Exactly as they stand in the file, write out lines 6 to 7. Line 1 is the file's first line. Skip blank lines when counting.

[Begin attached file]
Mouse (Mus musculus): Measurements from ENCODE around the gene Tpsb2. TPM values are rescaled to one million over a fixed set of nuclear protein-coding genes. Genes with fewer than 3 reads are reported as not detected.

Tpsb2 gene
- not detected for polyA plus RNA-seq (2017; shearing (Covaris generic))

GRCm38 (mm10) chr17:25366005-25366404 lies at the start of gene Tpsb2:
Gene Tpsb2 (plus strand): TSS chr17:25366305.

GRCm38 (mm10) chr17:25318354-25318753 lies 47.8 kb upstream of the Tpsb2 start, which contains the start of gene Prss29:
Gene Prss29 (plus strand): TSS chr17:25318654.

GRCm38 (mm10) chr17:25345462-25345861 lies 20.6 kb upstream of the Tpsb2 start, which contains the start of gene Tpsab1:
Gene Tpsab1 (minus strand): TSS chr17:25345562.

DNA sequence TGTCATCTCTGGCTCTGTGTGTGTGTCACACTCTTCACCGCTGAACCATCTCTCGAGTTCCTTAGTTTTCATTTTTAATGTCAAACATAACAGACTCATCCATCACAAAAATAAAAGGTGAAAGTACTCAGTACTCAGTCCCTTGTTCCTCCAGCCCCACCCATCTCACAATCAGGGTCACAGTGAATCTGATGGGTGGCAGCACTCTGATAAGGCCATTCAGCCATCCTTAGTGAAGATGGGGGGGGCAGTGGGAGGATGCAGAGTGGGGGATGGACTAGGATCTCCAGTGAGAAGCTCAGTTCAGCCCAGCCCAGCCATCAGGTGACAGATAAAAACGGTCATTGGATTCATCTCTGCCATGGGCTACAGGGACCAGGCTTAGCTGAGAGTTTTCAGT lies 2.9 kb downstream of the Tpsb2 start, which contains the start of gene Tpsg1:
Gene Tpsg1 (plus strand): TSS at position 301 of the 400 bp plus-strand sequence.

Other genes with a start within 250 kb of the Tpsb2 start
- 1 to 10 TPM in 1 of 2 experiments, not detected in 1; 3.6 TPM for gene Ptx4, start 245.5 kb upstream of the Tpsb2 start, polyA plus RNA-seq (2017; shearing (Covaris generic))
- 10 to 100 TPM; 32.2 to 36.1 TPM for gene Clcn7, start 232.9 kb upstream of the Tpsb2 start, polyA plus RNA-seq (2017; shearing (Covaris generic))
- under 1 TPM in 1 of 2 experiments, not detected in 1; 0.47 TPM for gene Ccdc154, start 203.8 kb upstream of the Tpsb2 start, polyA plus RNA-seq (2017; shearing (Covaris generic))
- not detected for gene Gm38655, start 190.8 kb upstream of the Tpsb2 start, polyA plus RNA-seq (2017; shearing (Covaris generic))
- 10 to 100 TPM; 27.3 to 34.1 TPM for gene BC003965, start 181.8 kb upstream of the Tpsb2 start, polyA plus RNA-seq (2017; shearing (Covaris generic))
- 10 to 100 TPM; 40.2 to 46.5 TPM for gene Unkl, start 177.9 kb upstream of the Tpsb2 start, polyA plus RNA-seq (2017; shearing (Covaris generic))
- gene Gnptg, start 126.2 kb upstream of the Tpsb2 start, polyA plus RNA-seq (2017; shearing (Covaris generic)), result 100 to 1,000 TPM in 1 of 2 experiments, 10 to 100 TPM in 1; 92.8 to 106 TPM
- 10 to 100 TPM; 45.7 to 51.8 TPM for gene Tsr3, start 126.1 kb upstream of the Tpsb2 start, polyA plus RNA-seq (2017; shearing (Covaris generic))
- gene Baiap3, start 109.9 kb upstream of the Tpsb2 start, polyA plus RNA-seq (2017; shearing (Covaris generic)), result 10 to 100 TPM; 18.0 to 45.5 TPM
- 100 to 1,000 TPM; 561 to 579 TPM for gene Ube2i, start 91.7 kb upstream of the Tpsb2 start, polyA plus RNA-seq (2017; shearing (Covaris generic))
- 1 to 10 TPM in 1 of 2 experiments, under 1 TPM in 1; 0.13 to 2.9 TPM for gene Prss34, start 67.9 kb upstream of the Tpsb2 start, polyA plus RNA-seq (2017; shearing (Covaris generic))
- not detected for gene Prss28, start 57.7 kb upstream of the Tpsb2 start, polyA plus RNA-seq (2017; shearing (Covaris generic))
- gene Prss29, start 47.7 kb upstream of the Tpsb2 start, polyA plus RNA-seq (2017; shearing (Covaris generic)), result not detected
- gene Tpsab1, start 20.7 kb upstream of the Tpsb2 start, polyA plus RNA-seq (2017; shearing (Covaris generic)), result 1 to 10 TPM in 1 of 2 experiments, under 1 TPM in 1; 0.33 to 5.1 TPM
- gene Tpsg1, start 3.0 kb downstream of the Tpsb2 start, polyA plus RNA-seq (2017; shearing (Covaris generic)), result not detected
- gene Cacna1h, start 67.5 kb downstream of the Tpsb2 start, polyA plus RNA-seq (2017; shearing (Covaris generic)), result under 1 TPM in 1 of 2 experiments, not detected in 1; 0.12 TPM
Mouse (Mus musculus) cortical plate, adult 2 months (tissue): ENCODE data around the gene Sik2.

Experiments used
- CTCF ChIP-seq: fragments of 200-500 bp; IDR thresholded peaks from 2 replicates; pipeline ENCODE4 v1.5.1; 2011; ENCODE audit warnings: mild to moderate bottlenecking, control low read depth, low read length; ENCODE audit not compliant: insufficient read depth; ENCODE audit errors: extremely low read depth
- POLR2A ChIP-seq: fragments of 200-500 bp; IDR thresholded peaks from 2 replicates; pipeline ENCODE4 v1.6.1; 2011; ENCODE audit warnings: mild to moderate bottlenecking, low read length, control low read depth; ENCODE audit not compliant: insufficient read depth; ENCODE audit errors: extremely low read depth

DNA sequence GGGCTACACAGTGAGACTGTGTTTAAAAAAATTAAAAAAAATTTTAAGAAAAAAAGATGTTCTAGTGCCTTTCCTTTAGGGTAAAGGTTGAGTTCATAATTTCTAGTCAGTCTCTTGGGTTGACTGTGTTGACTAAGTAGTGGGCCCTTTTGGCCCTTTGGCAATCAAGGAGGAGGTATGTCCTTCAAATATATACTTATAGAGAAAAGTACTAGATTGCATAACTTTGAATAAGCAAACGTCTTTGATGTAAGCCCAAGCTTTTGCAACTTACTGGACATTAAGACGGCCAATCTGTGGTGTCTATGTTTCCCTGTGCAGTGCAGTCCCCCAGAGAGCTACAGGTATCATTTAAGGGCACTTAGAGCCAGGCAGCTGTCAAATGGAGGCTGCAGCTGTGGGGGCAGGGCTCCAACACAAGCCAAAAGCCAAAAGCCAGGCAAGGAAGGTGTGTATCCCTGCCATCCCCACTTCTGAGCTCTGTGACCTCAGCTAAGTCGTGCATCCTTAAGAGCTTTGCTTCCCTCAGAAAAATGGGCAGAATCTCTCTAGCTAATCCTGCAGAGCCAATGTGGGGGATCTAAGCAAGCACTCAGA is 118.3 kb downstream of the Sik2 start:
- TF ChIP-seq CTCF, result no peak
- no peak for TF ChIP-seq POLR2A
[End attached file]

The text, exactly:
GRCm38 (mm10) chr17:25318354-25318753 lies 47.8 kb upstream of the Tpsb2 start, which contains the start of gene Prss29:
Gene Prss29 (plus strand): TSS chr17:25318654.